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Discussion Starter · #1 ·
Hi all,

Hoping you guys can help out a roadster builder who is installing a LS3 into his [email protected] replica, seeing as you have the LS power over here.

I am running the GMPP stand alone ECU that can be connected to the standard LS3 oil pressure sensor. There is a pin out from the ECU wiring bulkhead connector that could then go to the F5R gauge. The query is to whether this will scale right with the factory five gauges?

I guess real question is, is the signal output from the GM sensor the same signal as what the gauge is expecting? I do know the output is 32*sensor voltage - 16 = psig.

The GM also give some conflicting advice about whether or not the ECU will fail to function without the oil pressure signal. Some places it says to make sure its connected, other sections say the ECU does not require it. Do you guys have any feedback on this?

Many thanks
 

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I've read concerns about this, but never had a conclusive answer. From my
experience, the oil pressure sensor does not disable the engine running
capability.

Don't quote me just yet; I'll check it out, and respond.

As for the guage, you can always use a resistor to calibrate the needle position
once you get a point of reference. Best is to use a trusted mechanical
gauge to calibrate/check the electrical signal.
 

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The GM oil pressure sender is only good for the signal to the ECU. You can not use it to operate the gauge...and you also can't use the FFR sender to send a signal to the ECU. The dash gauge works off of 12v. The ECU sends a 5v signal to the GM sensor....they are not compatable.
 

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Discussion Starter · #4 ·
Thanks for the responses guys.

I look forward to some confirmation as to whethr the ECU is happy not to receive the oil press signal meaning I can just use the F5 sensor in its place.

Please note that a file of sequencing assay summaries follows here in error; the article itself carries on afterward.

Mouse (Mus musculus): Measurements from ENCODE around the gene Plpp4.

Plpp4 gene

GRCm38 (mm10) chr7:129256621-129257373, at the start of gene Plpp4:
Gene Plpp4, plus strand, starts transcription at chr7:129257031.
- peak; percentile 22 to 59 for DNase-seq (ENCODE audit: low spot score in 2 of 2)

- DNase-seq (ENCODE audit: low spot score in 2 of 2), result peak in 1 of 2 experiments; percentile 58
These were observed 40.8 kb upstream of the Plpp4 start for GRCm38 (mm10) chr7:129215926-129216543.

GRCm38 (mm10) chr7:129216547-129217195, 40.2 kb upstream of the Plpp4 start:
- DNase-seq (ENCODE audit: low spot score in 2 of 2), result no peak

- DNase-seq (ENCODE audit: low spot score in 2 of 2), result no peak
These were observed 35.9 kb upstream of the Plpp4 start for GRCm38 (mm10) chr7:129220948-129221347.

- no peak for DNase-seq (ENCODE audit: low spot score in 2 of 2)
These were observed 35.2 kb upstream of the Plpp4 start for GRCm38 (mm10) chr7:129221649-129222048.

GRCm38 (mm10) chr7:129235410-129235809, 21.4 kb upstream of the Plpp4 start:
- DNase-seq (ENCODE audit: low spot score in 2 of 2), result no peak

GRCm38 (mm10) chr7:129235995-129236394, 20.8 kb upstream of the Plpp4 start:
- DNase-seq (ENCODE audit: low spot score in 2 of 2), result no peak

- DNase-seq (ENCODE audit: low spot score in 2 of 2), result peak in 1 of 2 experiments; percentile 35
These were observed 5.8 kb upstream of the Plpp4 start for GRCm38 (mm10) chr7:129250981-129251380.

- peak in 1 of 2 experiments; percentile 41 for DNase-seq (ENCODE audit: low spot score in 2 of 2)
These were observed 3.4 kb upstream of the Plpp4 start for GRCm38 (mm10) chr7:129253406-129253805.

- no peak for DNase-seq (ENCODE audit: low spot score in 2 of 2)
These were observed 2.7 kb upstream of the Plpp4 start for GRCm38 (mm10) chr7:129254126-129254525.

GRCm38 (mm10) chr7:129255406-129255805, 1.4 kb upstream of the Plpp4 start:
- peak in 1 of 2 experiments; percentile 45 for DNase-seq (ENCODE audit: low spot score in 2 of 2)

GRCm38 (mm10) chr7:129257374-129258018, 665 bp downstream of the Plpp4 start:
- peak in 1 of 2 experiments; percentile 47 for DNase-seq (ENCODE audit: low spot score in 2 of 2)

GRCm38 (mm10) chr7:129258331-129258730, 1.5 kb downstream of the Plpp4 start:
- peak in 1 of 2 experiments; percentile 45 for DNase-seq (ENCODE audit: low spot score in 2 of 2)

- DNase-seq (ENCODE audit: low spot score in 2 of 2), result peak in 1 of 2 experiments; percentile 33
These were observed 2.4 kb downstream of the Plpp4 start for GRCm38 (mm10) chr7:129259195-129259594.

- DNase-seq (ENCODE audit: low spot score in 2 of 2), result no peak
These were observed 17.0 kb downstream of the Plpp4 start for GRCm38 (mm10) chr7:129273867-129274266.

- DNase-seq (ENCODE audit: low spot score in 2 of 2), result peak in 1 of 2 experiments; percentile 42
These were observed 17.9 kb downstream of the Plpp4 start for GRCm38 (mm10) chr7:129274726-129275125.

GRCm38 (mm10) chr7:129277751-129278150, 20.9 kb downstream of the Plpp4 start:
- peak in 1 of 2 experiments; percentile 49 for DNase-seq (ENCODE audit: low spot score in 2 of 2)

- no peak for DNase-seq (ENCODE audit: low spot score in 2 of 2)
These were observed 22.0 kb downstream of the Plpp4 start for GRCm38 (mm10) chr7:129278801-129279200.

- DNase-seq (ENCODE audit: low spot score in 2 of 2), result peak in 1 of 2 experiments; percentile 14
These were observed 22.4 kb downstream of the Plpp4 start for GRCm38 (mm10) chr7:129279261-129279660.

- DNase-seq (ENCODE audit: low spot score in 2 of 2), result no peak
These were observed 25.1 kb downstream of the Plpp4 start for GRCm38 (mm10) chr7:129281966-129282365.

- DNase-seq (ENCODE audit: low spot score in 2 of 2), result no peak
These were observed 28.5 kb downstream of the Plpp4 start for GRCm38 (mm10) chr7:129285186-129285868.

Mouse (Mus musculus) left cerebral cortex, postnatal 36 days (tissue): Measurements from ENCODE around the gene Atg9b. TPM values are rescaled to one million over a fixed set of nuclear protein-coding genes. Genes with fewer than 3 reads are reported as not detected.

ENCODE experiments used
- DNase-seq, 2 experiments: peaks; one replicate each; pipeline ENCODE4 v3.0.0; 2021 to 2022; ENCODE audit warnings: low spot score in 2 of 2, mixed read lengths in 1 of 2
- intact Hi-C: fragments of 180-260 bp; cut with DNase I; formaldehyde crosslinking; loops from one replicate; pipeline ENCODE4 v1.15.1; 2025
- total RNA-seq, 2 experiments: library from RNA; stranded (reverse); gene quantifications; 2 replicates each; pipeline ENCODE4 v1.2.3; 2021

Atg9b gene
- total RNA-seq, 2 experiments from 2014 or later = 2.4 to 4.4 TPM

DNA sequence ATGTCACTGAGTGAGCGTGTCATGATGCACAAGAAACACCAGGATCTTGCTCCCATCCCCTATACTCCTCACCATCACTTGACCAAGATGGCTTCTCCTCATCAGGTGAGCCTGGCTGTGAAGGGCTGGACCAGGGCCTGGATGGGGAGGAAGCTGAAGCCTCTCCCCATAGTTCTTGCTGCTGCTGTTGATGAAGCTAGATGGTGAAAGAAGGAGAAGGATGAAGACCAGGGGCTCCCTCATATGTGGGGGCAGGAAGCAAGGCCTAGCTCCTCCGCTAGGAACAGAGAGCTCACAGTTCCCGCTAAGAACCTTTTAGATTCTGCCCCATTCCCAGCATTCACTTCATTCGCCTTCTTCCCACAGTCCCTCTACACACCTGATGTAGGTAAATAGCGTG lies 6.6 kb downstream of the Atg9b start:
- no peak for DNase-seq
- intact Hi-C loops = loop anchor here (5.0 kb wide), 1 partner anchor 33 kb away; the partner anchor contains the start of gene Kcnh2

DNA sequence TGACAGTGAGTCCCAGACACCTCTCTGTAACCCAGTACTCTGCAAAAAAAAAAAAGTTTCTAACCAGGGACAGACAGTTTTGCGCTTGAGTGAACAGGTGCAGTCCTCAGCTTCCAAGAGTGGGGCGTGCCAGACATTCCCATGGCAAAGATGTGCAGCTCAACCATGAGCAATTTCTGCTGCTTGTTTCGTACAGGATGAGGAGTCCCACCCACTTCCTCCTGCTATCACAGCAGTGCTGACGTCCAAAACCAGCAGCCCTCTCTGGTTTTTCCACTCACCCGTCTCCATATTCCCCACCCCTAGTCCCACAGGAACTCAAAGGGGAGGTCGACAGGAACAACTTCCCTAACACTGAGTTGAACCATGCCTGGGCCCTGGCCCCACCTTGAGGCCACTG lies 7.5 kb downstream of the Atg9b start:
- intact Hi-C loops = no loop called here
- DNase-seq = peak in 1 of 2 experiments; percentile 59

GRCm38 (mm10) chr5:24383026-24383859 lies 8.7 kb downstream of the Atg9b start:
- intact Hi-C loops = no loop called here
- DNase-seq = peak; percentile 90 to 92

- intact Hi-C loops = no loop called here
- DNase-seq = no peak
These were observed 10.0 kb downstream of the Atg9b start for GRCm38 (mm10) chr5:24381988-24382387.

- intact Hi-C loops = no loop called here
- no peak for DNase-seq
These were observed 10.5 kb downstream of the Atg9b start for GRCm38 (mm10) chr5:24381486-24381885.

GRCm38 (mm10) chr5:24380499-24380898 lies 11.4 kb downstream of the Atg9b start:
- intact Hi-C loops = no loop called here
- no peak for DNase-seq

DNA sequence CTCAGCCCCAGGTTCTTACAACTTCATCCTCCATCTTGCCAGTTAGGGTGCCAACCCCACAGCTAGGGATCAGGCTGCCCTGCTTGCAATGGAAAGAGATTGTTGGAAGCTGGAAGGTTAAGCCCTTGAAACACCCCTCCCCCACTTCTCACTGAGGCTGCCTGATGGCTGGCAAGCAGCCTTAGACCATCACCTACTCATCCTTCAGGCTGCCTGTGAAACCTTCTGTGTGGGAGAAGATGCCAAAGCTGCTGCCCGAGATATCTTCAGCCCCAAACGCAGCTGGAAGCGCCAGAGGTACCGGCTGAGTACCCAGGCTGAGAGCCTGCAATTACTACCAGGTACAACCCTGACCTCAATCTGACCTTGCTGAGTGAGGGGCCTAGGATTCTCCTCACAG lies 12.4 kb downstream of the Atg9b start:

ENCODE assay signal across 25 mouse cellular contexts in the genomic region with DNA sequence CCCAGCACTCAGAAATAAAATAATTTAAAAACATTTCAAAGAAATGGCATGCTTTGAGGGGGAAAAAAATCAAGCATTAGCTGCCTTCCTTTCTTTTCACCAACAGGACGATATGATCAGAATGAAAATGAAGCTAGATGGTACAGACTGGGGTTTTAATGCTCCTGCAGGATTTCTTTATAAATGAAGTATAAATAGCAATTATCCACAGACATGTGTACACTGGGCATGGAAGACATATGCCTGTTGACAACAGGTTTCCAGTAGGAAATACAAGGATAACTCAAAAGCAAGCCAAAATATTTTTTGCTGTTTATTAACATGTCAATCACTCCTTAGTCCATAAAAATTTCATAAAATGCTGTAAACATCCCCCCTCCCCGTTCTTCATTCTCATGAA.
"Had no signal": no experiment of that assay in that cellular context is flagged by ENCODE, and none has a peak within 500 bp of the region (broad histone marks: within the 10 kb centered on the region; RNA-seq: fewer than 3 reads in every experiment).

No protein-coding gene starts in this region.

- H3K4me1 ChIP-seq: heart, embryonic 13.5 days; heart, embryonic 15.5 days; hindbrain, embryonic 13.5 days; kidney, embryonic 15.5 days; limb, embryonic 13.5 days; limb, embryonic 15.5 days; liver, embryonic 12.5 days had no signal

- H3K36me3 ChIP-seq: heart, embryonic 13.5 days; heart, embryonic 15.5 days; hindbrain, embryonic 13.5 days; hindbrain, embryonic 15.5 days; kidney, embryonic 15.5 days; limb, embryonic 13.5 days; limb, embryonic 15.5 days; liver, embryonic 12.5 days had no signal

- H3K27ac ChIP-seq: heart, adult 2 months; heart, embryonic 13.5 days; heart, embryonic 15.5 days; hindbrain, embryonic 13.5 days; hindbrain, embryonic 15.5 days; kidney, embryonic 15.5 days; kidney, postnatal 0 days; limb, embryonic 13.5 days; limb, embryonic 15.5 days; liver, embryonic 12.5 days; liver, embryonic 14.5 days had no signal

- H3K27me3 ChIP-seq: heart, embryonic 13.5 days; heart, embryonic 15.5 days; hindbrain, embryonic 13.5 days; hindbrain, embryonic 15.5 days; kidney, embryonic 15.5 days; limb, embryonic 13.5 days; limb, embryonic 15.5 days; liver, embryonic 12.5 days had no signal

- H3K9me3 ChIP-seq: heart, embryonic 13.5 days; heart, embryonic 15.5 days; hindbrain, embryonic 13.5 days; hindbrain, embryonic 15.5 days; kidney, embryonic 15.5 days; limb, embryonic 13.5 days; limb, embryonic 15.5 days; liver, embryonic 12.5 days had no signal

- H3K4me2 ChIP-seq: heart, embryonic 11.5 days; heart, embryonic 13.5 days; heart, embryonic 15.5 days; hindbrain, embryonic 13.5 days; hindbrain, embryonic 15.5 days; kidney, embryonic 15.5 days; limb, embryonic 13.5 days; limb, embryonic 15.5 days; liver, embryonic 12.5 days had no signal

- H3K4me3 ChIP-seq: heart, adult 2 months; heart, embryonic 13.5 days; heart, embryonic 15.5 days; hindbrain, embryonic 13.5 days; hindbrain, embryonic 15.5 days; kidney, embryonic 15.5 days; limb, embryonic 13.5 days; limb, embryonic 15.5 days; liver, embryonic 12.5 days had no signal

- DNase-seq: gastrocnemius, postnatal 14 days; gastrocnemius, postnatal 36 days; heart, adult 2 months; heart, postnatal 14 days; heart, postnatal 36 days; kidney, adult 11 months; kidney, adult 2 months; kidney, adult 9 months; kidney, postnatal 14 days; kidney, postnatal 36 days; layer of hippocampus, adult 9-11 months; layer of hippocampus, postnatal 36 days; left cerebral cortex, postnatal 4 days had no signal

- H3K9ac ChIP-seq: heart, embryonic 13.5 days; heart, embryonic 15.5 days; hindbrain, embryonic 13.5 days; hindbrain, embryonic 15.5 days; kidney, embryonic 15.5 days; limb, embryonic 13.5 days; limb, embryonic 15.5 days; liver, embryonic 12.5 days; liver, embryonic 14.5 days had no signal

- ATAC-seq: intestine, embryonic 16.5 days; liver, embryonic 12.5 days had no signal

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Hmmm...Voltage divider. Why wont this work to bring the voltage into range?

Low power, 1/4 watt (maybe 1/2 watt) resistors?

---+ 12V
-
-
-
----xxx(var.)xxx +5V
-
-
v (ground)

Just to clarify, are we discussing the Autometer 4327?
 

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Discussion Starter · #7 ·
Actually I have the F5R vintage look gauges, I think they are from speedhut? But your logic seems reasonable.

And thanks for help Steve - it does make me feel happier to delete the LS3 sensor.
 

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Discussion Starter · #10 ·
Thanks.
I do have to admit this is a bit over my head, but it looks impressive.
I had a look at the vintage gauges, however I do not see any part numbers or any marks on them at all.
 

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Tim,

Do you own, or have access to an Ohm Meter (or multi-meter)?

I`m not getting much in the way of technical info on your gauges.

All we really need to know is the DC resistance of the input terminal to
ground.

PM your home e-mail/phone number so we can firm this up quick.

If anyone else has the same gauges, feel free to post the resistance reading.
We'll need them to determine the proper resistor values. I will also post